Kitchen’s Keys: RMU vs East Tennessee State

Dan Kitchen, Staff Contributor

What began as a promising narrative of a rebuilding football program has fallen on some darker days, but for the Robert Morris Colonials, there is light at the end of the tunnel. The Colonials (2-6, 1-3) have three games remaining; the last two are NEC games against above average conference opponents, where RMU will have a chance to earn a statement win to close out their season. This week offers the Colonials their most winnable game remaining: the East Tennessee State Buccaneers (1-7), who are a team that matches up similarly with RMU. For the Colonials to pick up some momentum heading into their first of two potential statement games, here are some key points for them to focus on.

1. Find an offense that can work

This is the only purely offense-related point that will be made today, and trust me, there were some other ones that could have been said. For example, East Tennessee only has four sacks and three interceptions on the season, which could be a key in and of itself in relation to the RMU passing game. The problem? RMU’s passing game, and occasionally the rest of their offense, has been missing all season. It began as a year of promise, and that potential is still present at times each week, but this unit is averaging a paltry 11 points per game (if you discount their one excellent outing of 35 points against Notre Dame College).

Occasional bright moments of the season include the combined 190-yard performance of Cole Blake and Rameses Owens on the ground vs Notre Dame (OH) and Kyle Buss’ 160 yards of receiving this past week. Mathew Barr, in his first season as the RMU quarterback, has shown some flashes of being the long-term answer. Getting those moments consistently has been the bane of the offense, and at this point in a two-win season, the Colonials just need to go back to square one. Find some way on offense to get some yards and points, and go from there. ETSU is the most favorable match-up defensively the Colonials have left, and it doesn’t have to be pretty for RMU, it just needs to be better than the 208 yards and zero points from last week’s game.

2. Play closer to the defense of old, not the recent unit

The point here may seem a little confusing after reading it, so allow me to clarify. To begin the season, the Robert Morris defense was a force no one could handle, not allowing a 100-yard rusher until their fifth game, while doing enough against the pass to either keep games close or earn the win. Recently, that script has flipped, with the defense stifling the pass (allowed 116 and 167 yards in their last two games) but becoming more susceptible to the run (214 and 161 yards in those same two games).

East Tennessee posts offensive numbers that are fairly close to each other (24.2 more yards passing per game than running), and both fall below a 200 yards per game average (173.8 passing, 149.6 rushing). Allowing ETSU to reach its average in passing is a lot better than allowing it to reach their rushing average, especially given how the Colonials have fared when allowing teams to get the ground game going (a shutout loss to CCSU last week and a nine-point loss to rival Duquesne the last two weeks). By returning to the defense from earlier in the season, the Colonials should also return to similar results (such as when they started 2-3).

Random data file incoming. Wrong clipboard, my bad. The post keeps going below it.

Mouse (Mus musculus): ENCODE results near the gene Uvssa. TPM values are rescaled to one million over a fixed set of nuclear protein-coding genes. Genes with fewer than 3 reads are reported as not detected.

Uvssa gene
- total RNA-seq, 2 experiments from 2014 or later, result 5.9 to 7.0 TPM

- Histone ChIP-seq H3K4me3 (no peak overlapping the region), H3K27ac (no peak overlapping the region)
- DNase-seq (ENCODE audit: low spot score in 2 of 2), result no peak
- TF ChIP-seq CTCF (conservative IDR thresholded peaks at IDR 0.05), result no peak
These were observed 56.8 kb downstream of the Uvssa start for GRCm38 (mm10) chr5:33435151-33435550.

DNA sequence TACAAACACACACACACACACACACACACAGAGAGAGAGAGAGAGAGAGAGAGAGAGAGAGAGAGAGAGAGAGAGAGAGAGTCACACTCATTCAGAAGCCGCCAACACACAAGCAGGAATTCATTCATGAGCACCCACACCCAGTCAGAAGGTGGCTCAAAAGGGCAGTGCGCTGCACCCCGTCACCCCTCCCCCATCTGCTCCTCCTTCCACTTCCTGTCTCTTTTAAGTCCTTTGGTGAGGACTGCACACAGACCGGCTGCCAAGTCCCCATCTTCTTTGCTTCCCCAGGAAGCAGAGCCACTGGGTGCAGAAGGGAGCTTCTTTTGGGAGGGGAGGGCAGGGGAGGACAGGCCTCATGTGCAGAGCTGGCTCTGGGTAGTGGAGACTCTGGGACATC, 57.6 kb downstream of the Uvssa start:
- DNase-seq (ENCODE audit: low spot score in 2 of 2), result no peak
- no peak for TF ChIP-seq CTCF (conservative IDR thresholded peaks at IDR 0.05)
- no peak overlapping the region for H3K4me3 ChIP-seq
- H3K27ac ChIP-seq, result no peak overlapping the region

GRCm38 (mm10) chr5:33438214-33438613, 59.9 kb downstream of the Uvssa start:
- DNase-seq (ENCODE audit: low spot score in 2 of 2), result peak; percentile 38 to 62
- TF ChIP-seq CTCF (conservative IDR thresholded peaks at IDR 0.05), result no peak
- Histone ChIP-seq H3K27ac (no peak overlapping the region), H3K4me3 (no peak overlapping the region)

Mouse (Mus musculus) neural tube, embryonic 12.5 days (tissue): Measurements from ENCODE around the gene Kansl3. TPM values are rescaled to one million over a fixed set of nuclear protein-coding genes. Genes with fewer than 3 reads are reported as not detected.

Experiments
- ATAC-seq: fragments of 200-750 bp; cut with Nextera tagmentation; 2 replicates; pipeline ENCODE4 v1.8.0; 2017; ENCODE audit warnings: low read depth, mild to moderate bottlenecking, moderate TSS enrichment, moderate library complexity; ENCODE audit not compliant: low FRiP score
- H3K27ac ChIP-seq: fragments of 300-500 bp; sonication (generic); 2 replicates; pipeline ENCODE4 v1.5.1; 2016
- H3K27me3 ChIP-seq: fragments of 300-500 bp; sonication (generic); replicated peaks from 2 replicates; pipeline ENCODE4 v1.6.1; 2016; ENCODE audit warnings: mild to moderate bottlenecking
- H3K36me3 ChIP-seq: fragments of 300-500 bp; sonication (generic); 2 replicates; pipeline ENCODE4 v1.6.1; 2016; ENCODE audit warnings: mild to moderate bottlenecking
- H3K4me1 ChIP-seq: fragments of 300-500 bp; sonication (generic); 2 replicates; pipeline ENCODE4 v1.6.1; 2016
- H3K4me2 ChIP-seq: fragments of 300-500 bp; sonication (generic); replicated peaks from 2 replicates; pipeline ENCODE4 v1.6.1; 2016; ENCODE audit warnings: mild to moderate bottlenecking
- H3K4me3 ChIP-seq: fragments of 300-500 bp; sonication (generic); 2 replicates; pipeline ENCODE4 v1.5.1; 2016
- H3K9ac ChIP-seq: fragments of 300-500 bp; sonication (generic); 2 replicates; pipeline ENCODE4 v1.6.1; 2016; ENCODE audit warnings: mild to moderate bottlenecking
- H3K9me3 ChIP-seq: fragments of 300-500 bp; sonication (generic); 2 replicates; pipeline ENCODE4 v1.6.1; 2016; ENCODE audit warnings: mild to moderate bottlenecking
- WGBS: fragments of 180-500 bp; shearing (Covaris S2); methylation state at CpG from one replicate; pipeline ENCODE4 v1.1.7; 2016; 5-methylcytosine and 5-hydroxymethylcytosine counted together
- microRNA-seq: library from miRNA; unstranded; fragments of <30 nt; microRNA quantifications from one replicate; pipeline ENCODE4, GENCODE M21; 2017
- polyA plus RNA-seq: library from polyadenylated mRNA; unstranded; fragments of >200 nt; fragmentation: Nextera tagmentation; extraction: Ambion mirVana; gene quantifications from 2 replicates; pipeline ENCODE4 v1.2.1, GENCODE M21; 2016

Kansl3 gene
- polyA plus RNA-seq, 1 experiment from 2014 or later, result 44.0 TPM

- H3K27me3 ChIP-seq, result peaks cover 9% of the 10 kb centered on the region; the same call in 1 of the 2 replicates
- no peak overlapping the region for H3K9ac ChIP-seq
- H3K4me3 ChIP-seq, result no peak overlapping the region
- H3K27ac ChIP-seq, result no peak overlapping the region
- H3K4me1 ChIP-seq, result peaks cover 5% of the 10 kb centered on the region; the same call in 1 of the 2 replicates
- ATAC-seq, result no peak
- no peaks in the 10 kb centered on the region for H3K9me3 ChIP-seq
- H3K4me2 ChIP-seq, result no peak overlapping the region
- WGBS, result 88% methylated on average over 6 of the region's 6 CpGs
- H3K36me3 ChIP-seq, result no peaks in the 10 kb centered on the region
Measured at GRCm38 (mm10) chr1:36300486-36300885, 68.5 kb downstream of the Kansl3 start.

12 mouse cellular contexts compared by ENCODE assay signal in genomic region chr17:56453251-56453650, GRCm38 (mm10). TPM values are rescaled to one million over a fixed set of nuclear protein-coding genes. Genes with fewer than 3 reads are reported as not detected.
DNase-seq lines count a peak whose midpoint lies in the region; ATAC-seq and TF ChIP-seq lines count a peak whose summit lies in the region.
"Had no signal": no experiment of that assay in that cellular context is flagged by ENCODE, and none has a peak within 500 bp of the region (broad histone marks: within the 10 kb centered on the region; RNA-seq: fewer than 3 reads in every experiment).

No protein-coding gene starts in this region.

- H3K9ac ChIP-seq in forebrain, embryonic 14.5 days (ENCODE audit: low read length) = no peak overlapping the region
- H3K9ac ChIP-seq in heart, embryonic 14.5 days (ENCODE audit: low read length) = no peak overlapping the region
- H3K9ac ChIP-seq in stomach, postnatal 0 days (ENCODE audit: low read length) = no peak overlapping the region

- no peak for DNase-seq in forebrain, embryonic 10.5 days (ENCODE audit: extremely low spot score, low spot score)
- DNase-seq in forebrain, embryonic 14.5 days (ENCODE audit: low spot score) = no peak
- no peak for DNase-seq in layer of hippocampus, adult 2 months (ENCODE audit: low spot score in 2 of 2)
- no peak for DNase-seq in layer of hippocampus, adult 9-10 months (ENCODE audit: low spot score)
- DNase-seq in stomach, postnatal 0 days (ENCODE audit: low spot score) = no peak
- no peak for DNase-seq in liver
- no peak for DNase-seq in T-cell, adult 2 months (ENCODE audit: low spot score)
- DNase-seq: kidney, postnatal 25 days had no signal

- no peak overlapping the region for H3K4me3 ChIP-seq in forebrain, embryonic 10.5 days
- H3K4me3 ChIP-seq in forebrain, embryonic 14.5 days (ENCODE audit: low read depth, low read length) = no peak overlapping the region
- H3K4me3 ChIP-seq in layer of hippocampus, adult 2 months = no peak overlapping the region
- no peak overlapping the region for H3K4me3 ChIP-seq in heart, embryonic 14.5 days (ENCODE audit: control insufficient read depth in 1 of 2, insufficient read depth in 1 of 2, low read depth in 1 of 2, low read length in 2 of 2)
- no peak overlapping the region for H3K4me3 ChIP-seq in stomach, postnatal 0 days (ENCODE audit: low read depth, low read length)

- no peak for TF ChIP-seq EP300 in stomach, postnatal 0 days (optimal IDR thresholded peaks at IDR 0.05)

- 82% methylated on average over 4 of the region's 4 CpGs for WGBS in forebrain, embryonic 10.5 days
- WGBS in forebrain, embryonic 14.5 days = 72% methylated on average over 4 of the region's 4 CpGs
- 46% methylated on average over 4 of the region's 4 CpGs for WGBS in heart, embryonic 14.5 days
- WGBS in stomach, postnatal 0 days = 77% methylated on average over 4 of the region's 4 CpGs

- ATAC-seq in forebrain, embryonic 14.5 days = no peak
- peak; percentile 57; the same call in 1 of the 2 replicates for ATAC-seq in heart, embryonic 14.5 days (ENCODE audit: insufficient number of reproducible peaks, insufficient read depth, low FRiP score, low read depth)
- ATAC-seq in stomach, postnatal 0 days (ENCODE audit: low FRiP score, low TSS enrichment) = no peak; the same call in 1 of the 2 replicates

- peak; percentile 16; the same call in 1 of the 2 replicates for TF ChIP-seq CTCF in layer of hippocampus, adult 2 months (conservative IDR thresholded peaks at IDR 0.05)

3. Red zone focus: Focus on the running backs

One telling stat for the Buccaneers offense this season: 75 percent of their offensive touchdowns have come from rushing the ball. An even worse number for the Buccaneers: against just four passing touchdowns this season, they’ve thrown 11 interceptions. Granted, not all of those numbers were purely from within twenty yards of the end zone. However, it does tip East Tennessee State’s hand to reveal their dependency on the run to score.

As mentioned in the point above, the Colonials showed earlier this season that they can stuff any ground game they want. The closer the Buccaneers get to the goal line, the more likely they are to try and pound it in. The Colonials should prepare for that, and prevent the backs from finding the end zone.

4. After completing Key #3, press, bump, and completely harass the Buccaneer receivers.

I know I mentioned the Colonials going back to their old style of defense in point #2, and that included focusing more on the run than on the pass. I stand by that point, and offer this one as a sort of add-on to both that point and the third one. Stopping the run (and therefore grounding half of ETSU’s offense) should be the first objective defensively this weekend for RMU. But after that, instead of allowing the Bucs to find success in the pass, capitalize on a statistic mentioned above: ETSU’s 4-11 touchdown-to-interception ratio.

When the Buccaneers pass, they make mistakes. The Colonials, with 19 sacks and eight interceptions on the year, are a team that has forced mistakes and capitalized on them previously. By pressing receivers and harassing them all game, especially later on when passing becomes even more important, the Colonials are making passing that much harder, and putting themselves in position for what would be an inevitable error from East Tennessee State’s offense – an error that could potentially win the game for RMU.